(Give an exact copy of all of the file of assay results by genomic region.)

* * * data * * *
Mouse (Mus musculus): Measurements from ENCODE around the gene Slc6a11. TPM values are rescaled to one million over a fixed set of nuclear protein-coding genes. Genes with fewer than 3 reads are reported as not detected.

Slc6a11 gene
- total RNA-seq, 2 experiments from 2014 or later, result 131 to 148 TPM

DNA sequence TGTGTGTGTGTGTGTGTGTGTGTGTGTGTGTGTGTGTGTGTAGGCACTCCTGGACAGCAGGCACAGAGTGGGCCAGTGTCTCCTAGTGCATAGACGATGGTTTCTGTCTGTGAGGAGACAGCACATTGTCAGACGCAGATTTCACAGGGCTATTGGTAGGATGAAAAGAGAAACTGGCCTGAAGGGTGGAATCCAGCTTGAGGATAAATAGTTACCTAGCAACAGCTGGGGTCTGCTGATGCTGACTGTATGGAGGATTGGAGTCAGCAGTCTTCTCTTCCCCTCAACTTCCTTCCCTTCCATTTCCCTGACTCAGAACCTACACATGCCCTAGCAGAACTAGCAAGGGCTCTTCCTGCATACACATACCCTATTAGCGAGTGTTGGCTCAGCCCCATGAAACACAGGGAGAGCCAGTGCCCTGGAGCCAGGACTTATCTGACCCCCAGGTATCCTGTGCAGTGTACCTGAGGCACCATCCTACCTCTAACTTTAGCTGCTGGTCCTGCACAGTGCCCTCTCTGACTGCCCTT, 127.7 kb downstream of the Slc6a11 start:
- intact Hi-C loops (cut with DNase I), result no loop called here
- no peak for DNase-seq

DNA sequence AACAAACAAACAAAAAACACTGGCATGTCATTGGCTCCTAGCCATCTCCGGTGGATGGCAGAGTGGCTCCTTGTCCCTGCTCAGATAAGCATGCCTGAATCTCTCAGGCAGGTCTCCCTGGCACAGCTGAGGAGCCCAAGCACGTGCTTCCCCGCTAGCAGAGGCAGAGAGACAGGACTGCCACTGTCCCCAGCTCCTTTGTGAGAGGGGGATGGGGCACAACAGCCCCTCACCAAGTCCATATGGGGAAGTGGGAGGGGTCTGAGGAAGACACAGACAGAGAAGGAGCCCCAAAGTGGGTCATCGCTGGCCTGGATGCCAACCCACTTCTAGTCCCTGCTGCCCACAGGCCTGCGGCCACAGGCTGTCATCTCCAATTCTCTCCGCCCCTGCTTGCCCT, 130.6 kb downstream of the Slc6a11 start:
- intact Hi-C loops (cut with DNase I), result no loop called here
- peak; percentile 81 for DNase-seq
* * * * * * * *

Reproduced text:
Mouse (Mus musculus): Measurements from ENCODE around the gene Slc6a11. TPM values are rescaled to one million over a fixed set of nuclear protein-coding genes. Genes with fewer than 3 reads are reported as not detected.

Slc6a11 gene
- total RNA-seq, 2 experiments from 2014 or later, result 131 to 148 TPM

DNA sequence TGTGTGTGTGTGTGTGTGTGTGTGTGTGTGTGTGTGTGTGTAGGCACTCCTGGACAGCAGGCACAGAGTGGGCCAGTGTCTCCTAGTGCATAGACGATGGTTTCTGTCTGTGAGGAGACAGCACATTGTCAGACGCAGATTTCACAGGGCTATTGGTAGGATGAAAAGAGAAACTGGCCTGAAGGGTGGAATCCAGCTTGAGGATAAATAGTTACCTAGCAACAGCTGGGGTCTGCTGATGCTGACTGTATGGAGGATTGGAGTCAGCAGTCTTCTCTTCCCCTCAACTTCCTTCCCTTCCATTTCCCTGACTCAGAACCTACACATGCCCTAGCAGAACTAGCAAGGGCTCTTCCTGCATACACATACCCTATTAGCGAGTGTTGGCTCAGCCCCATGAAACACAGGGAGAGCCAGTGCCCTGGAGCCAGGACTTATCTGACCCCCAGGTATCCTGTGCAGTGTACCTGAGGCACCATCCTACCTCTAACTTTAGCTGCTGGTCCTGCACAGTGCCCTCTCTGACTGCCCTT, 127.7 kb downstream of the Slc6a11 start:
- intact Hi-C loops (cut with DNase I), result no loop called here
- no peak for DNase-seq

DNA sequence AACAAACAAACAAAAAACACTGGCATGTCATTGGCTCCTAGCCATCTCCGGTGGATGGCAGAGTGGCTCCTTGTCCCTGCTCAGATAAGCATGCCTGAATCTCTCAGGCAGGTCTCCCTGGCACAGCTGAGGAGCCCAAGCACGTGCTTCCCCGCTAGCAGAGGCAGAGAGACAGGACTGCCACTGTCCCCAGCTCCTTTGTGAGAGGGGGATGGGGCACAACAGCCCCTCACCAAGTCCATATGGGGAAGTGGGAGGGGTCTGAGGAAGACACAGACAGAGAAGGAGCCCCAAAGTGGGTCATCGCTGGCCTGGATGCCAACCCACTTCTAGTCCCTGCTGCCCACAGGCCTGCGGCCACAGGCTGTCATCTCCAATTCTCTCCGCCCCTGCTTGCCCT, 130.6 kb downstream of the Slc6a11 start:
- intact Hi-C loops (cut with DNase I), result no loop called here
- peak; percentile 81 for DNase-seq